Silversmith Krystal Munday found her passion in handmaking jewelry

Krystal Munday is a self-taught silversmith who creates from her home studio. She’s always been fascinated by making things with her hands, from beading necklaces when she was seven to making scrapbooks and painting many, many walls.

“So sorry, Mom,” she jokes. “At eighteen years old, I became a service advisor. As the time passed, I continued this career because I was great at it. But to my realization, I loathed it.”

In 2017, her husband gifted her a silversmithing class at the Schack Art Center in Everett.

“Much to my surprise, lighting up the torch for the first time was fascinating,” Munday shares. “In the following months, my life was completely consumed by all things silver. Whenever I was not at my day job, I was in my home studio learning, creating and melting a lot of jewelry. I have developed my skills as a self-taught silversmith through countless hours of practice in my home studio.”

That passion led Munday to start her own handmade jewelry business, Silver Borders.

“I never really intended to begin this journey, nor did I ever realize that I was capable,” she says. “If it was not for my supportive husband, I would still be on the service drive fixing Fords. He is my biggest fan and my inspiration. He has taught me to never look back at what was, only at what could be.”

Munday’s jewelry creations are inspired by the beauty found in nature. She uses sterling silver and incorporates natural gemstones. She fabricates each piece by hand and uses a lot of tools and a torch to create.

“You can see the evidence of my own hands that created each piece for you,” she comments. “My jewelry is one-of-a-kind and unable to be perfectly replicated again. My dream is that my jewelry will become treasures that you can cherish for a lifetime.”

Munday approaches her work as an art form and a trade.

“The design isn’t only in the aesthetic, but also in the durability and craftsmanship of each piece. Some pieces that I create can take a couple of hours, and some will take days.”

For example, her Utah Variscite Cuff took about three days to complete. The cuff began as recycled silver that she then melted down to an ingot. She then manually rolled out the silver ingot to form the base of the cuff. She used the silver shavings from filing down the cuff to add texture to the piece.

The most rewarding part of her business? That she’s able to build a piece of jewelry from scratch, which gives her a sense of achievement.

“Also, when my jewelry finds that particular person that loves it as much as I do… that is what keeps me inspired and motivates me to keep making. The most fulfilling moment is when I see my hard work worn by those who receive it.”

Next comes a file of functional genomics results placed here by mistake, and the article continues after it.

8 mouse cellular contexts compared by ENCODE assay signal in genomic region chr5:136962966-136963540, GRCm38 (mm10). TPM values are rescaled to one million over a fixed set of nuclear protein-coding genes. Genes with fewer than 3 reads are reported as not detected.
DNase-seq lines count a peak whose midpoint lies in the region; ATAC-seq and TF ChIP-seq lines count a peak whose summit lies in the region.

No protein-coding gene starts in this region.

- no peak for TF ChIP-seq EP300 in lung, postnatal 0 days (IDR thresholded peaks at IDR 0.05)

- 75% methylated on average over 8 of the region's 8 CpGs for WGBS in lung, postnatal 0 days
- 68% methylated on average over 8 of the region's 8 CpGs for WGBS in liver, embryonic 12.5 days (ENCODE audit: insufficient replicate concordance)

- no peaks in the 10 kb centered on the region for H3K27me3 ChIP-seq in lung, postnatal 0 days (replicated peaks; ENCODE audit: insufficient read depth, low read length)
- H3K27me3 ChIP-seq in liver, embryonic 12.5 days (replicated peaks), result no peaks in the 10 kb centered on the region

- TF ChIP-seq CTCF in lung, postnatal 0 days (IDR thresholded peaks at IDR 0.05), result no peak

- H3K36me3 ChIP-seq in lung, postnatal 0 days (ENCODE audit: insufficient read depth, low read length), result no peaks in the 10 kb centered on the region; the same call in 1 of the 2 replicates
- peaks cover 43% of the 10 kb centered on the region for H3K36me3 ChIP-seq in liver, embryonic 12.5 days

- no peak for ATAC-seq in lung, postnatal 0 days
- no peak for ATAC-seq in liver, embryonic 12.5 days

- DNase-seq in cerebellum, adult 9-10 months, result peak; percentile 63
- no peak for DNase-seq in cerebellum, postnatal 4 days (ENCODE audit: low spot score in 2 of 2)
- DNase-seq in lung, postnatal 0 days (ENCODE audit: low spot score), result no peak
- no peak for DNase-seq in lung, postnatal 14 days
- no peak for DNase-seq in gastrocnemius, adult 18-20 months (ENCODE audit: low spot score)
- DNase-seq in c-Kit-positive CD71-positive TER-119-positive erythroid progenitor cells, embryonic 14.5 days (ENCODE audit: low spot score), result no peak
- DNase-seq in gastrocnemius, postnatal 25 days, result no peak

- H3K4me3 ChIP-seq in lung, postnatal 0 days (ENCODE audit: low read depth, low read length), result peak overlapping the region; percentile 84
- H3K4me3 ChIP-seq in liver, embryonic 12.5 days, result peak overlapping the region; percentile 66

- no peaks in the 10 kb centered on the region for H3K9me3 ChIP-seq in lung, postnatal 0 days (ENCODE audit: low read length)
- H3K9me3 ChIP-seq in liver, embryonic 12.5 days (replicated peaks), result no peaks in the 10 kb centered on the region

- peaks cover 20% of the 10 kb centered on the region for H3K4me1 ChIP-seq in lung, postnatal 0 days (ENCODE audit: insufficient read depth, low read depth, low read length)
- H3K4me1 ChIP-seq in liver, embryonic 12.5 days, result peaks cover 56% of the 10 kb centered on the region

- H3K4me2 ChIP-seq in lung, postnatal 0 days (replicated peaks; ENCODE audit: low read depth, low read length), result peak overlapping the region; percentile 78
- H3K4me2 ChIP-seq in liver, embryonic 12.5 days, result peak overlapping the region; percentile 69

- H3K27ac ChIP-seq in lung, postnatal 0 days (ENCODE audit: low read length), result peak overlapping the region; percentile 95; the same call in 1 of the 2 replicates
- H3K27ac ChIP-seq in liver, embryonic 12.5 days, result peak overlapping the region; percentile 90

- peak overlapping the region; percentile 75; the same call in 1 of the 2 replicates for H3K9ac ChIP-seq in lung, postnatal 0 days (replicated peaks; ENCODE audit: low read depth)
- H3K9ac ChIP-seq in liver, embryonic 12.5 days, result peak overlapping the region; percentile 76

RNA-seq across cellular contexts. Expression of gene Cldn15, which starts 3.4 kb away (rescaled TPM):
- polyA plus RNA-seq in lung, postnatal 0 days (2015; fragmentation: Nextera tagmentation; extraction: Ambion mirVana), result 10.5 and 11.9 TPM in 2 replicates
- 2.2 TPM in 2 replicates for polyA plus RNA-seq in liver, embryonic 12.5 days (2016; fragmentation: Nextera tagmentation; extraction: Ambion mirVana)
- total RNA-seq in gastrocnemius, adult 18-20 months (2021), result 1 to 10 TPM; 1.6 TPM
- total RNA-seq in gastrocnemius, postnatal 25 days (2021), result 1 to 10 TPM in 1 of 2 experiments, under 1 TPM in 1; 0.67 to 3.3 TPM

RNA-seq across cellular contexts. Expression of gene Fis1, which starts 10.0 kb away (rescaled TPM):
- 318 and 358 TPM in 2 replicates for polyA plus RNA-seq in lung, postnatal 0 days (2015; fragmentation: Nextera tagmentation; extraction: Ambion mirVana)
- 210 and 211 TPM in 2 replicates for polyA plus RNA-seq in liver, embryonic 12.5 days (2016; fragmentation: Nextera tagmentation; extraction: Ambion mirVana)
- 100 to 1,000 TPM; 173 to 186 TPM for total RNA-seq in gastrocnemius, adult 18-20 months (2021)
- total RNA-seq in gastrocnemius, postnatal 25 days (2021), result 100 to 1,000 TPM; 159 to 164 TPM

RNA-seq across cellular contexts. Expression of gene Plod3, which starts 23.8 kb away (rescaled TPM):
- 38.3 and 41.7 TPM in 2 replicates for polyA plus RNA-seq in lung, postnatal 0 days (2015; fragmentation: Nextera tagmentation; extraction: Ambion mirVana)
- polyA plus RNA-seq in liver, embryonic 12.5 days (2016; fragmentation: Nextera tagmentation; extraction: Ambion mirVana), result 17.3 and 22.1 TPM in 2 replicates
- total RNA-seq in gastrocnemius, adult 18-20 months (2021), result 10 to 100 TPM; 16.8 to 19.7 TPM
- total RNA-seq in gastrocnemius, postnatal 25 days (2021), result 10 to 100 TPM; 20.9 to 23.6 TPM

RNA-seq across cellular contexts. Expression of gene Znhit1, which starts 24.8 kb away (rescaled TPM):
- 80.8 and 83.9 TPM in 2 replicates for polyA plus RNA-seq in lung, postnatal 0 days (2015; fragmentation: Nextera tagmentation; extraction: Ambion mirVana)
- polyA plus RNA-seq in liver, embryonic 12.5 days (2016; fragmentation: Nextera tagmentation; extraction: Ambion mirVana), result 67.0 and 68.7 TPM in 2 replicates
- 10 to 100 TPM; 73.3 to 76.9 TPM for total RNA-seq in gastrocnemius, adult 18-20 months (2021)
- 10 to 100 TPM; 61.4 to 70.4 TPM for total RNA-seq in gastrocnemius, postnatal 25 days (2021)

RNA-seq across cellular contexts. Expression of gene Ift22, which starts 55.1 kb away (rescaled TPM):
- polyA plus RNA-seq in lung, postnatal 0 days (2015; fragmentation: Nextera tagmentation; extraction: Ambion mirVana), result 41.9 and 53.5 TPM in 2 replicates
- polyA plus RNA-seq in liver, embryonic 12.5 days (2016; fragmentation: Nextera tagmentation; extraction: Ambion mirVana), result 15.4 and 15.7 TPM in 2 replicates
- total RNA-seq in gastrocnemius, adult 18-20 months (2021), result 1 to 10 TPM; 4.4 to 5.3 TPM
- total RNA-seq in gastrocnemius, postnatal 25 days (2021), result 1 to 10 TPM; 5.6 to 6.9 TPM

She also admits that running a business can be very demanding and requires a significant amount of time and energy.

“The most challenging part is I spend a lot of time wearing many hats from design to creating and website design to accounting,” she says. “Oh yeah, and everything in between.”

Munday loves to sell at markets.

“There’s something about the feeling of having someone admire your product, pick it up or try it on,” she says. “It makes my heart so happy. I live in a community where art is celebrated and creativity thrives. It is amazing how artists do not compete but instead inspire and support each other.”

Her advice to all fellow creatives out there: “Start your journey now, and see how your life can change.” Munday’s certainly did.

It’s quite the journey from where Munday started, both in life and geography. One question she’s constantly asked: “Where are you from?”

Pacific Northwesterners seem to adore her southern accent, acquired while spending her first 34 years living in Angier, North Carolina. In 2016, she and her husband Aaron moved to Washington. They currently live in Everett with their two pit bulls, Aiko and Occhi.

When not working away in her studio, you’ll likely find Munday at art markets, inline skating, hanging with family or exploring the PNW.

“What I adore most about living here is that within an hour or less, you can access the mountains, the beach and the city,” she says. “After six years, I am still overwhelmed by the beauty that surrounds us here. Oh yeah! The weather is pretty amazing, also.”

Follow along on Munday’s silversmithing journey on Instagram or her website, where she keeps a running list of upcoming markets.

Corinne Whiting is a freelance writer for Seattle Refined. Follow her work and adventures here.

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